This April Day
I just finished reading this wonderful book of poems by Judson Mitcham, which destroyed me. I've got snot coming out of my ears, to steal from my friend Dianna. This particular poem resonates with me, speaks--again--to the sad affects of our patriarchal culture that discourages men from expressing their feelings.
Here we have: One father dying, one son witnessing, and both with so much left unsaid.
We were ordinary men,
unable to embrace each other fully—
to bury a face in the other man’s neck,
to rock like drunks in the doorway, saying
goodbye. It was always a handshake
and maybe that sideways hug,
with an arm around the shoulders.
In the hospital
you couldn’t understand, didn’t know me,
tried to overturn the rack by the bed, tear
the needles from your arm; searched everywhere,
underneath the sheets and the pillow,
for your clothes, going home; grew frightened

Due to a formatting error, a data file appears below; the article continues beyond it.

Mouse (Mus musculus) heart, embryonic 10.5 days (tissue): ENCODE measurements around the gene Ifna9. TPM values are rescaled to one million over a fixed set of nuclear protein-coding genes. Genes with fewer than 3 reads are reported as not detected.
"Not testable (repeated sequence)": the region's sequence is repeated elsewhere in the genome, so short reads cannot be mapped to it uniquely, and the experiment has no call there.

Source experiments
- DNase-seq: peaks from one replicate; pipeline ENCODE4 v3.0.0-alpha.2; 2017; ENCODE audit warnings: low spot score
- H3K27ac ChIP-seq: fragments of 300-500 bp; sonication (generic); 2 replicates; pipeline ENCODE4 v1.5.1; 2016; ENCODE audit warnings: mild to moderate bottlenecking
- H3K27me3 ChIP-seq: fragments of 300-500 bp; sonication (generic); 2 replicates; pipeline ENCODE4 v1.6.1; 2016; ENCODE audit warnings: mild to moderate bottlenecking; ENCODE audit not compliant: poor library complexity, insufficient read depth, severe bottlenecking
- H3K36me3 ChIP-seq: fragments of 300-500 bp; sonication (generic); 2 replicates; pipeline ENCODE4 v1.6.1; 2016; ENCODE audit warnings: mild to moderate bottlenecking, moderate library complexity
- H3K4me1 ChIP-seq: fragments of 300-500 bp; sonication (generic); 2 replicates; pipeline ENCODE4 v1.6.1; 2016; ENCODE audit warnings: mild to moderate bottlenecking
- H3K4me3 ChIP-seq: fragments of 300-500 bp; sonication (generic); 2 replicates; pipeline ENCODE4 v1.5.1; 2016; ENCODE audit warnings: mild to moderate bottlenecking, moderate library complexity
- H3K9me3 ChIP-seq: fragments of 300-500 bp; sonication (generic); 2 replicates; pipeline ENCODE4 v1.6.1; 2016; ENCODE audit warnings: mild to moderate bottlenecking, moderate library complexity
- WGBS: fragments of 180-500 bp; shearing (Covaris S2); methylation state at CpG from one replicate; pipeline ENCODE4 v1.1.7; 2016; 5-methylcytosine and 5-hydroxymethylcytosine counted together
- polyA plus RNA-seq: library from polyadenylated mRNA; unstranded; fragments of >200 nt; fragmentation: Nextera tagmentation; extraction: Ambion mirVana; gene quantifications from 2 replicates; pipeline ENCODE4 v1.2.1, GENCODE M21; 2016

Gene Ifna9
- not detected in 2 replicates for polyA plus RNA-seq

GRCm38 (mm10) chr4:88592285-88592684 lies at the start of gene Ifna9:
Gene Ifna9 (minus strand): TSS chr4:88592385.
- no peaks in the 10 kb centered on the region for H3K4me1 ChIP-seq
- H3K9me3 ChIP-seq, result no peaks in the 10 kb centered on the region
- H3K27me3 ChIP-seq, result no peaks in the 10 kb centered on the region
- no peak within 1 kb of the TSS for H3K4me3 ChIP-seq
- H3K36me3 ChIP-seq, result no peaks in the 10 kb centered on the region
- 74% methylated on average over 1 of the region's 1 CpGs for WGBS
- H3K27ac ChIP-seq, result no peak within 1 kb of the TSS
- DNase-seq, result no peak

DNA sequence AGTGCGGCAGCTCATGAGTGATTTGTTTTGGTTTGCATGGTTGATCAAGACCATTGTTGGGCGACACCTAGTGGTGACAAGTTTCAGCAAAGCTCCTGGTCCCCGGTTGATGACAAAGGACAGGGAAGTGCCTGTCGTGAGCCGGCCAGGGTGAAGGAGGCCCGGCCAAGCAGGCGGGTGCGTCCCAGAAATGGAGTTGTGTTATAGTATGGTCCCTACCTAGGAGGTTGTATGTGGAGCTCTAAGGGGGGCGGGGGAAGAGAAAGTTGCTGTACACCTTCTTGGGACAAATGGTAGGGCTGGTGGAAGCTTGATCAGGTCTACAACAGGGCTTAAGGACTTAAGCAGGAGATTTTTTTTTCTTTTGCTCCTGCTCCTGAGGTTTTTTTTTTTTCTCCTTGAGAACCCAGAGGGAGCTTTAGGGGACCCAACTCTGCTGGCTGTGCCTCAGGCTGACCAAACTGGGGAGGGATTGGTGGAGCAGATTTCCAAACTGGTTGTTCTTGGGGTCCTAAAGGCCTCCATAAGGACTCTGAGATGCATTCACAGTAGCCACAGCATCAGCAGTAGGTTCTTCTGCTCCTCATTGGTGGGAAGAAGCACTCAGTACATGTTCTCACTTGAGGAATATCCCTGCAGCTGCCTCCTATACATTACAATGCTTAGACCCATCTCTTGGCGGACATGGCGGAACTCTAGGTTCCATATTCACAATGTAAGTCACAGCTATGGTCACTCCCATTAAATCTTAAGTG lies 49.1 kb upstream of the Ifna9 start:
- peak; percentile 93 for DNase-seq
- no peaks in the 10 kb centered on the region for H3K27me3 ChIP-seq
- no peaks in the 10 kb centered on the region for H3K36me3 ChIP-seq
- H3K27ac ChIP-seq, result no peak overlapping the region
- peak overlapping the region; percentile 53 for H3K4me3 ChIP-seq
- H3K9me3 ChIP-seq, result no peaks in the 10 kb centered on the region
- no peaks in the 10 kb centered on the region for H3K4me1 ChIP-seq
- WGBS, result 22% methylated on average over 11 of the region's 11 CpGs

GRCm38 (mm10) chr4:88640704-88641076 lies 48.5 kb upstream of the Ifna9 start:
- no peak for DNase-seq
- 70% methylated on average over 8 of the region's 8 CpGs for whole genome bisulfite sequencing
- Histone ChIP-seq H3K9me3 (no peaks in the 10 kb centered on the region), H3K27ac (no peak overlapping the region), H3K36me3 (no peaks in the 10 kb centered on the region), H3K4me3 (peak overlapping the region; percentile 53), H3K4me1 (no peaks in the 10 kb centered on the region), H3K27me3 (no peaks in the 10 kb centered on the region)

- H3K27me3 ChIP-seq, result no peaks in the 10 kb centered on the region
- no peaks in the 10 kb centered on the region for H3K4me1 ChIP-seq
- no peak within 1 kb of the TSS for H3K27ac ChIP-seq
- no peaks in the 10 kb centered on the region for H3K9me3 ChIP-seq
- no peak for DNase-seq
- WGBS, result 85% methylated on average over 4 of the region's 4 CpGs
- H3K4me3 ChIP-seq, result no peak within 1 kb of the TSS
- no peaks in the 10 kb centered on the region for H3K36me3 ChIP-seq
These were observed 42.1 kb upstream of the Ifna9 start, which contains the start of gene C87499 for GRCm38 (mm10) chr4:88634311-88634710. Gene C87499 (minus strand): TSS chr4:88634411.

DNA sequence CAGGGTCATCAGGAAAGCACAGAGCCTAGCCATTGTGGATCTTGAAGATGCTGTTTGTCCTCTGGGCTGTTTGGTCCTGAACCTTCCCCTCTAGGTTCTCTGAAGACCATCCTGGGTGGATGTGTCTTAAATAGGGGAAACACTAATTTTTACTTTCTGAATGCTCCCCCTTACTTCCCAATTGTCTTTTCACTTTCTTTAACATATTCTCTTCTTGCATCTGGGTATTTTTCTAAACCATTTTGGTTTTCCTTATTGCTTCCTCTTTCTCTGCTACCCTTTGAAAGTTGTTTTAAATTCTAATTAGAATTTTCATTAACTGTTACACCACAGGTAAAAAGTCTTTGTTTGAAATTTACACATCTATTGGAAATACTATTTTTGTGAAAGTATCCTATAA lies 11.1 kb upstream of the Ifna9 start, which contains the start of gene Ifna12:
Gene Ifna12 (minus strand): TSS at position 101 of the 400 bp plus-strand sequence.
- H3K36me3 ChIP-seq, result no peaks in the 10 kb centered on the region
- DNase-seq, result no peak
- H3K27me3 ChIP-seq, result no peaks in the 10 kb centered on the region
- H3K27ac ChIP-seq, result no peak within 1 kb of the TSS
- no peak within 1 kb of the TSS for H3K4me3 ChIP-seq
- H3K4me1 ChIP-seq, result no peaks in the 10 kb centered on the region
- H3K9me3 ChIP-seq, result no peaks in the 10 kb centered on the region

when confused by the purpose of a spoon, angry
when you couldn’t even urinate—failing
to hit the plastic bottle, till I held you.
If I leaned down close
when baffled agitation started up,
and I smoothed back your hair, or I kissed you
on the forehead or cheek, whispered, “Daddy,”
you’d throw your arms around me.
There’s a way a man turns to a woman,
so his lips just barely graze hers, yet in this,
there is everything that follows, each detail
of forgetting where they are.
And today I am trembling with desire, wild
for the years, when my lips feel yours, cool
as gold. One kiss for the infinite
particulars of love, to tell you this:
I will be there with you, in the darkness.